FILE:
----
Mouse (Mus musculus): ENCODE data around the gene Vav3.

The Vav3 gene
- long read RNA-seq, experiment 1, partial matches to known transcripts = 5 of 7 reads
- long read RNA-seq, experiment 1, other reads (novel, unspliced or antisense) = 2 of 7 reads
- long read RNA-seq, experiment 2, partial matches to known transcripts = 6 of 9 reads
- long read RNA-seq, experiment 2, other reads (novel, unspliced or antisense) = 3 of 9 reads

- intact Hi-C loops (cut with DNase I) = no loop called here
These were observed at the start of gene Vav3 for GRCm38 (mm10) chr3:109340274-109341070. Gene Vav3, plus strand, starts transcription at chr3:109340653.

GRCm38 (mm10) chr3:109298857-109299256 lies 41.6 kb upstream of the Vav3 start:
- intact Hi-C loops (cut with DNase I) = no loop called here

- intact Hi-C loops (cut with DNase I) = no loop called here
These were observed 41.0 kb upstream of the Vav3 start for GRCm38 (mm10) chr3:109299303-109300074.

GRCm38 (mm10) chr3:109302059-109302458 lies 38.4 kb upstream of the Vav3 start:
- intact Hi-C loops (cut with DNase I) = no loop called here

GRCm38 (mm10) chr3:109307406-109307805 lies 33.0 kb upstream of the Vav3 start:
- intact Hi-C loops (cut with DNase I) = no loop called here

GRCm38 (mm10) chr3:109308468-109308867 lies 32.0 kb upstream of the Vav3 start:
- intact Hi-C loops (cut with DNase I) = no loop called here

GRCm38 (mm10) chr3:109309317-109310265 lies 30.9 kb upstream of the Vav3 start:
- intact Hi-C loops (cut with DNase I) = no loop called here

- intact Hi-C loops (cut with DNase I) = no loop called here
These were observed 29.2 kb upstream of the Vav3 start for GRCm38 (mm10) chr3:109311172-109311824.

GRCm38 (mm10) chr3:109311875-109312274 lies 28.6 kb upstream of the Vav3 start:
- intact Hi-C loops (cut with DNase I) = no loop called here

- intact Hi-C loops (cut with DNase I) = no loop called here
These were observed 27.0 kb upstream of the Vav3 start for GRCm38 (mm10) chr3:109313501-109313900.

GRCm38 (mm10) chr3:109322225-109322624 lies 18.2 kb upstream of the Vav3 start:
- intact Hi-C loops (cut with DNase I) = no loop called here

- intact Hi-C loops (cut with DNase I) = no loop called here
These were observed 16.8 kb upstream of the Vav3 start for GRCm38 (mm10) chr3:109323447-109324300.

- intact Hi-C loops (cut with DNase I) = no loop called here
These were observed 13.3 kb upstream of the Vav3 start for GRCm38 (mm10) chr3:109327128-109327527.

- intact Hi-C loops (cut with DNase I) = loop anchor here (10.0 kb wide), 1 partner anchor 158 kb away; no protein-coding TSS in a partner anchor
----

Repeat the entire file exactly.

Mouse (Mus musculus): ENCODE data around the gene Vav3.

The Vav3 gene
- long read RNA-seq, experiment 1, partial matches to known transcripts = 5 of 7 reads
- long read RNA-seq, experiment 1, other reads (novel, unspliced or antisense) = 2 of 7 reads
- long read RNA-seq, experiment 2, partial matches to known transcripts = 6 of 9 reads
- long read RNA-seq, experiment 2, other reads (novel, unspliced or antisense) = 3 of 9 reads

- intact Hi-C loops (cut with DNase I) = no loop called here
These were observed at the start of gene Vav3 for GRCm38 (mm10) chr3:109340274-109341070. Gene Vav3, plus strand, starts transcription at chr3:109340653.

GRCm38 (mm10) chr3:109298857-109299256 lies 41.6 kb upstream of the Vav3 start:
- intact Hi-C loops (cut with DNase I) = no loop called here

- intact Hi-C loops (cut with DNase I) = no loop called here
These were observed 41.0 kb upstream of the Vav3 start for GRCm38 (mm10) chr3:109299303-109300074.

GRCm38 (mm10) chr3:109302059-109302458 lies 38.4 kb upstream of the Vav3 start:
- intact Hi-C loops (cut with DNase I) = no loop called here

GRCm38 (mm10) chr3:109307406-109307805 lies 33.0 kb upstream of the Vav3 start:
- intact Hi-C loops (cut with DNase I) = no loop called here

GRCm38 (mm10) chr3:109308468-109308867 lies 32.0 kb upstream of the Vav3 start:
- intact Hi-C loops (cut with DNase I) = no loop called here

GRCm38 (mm10) chr3:109309317-109310265 lies 30.9 kb upstream of the Vav3 start:
- intact Hi-C loops (cut with DNase I) = no loop called here

- intact Hi-C loops (cut with DNase I) = no loop called here
These were observed 29.2 kb upstream of the Vav3 start for GRCm38 (mm10) chr3:109311172-109311824.

GRCm38 (mm10) chr3:109311875-109312274 lies 28.6 kb upstream of the Vav3 start:
- intact Hi-C loops (cut with DNase I) = no loop called here

- intact Hi-C loops (cut with DNase I) = no loop called here
These were observed 27.0 kb upstream of the Vav3 start for GRCm38 (mm10) chr3:109313501-109313900.

GRCm38 (mm10) chr3:109322225-109322624 lies 18.2 kb upstream of the Vav3 start:
- intact Hi-C loops (cut with DNase I) = no loop called here

- intact Hi-C loops (cut with DNase I) = no loop called here
These were observed 16.8 kb upstream of the Vav3 start for GRCm38 (mm10) chr3:109323447-109324300.

- intact Hi-C loops (cut with DNase I) = no loop called here
These were observed 13.3 kb upstream of the Vav3 start for GRCm38 (mm10) chr3:109327128-109327527.

- intact Hi-C loops (cut with DNase I) = loop anchor here (10.0 kb wide), 1 partner anchor 158 kb away; no protein-coding TSS in a partner anchor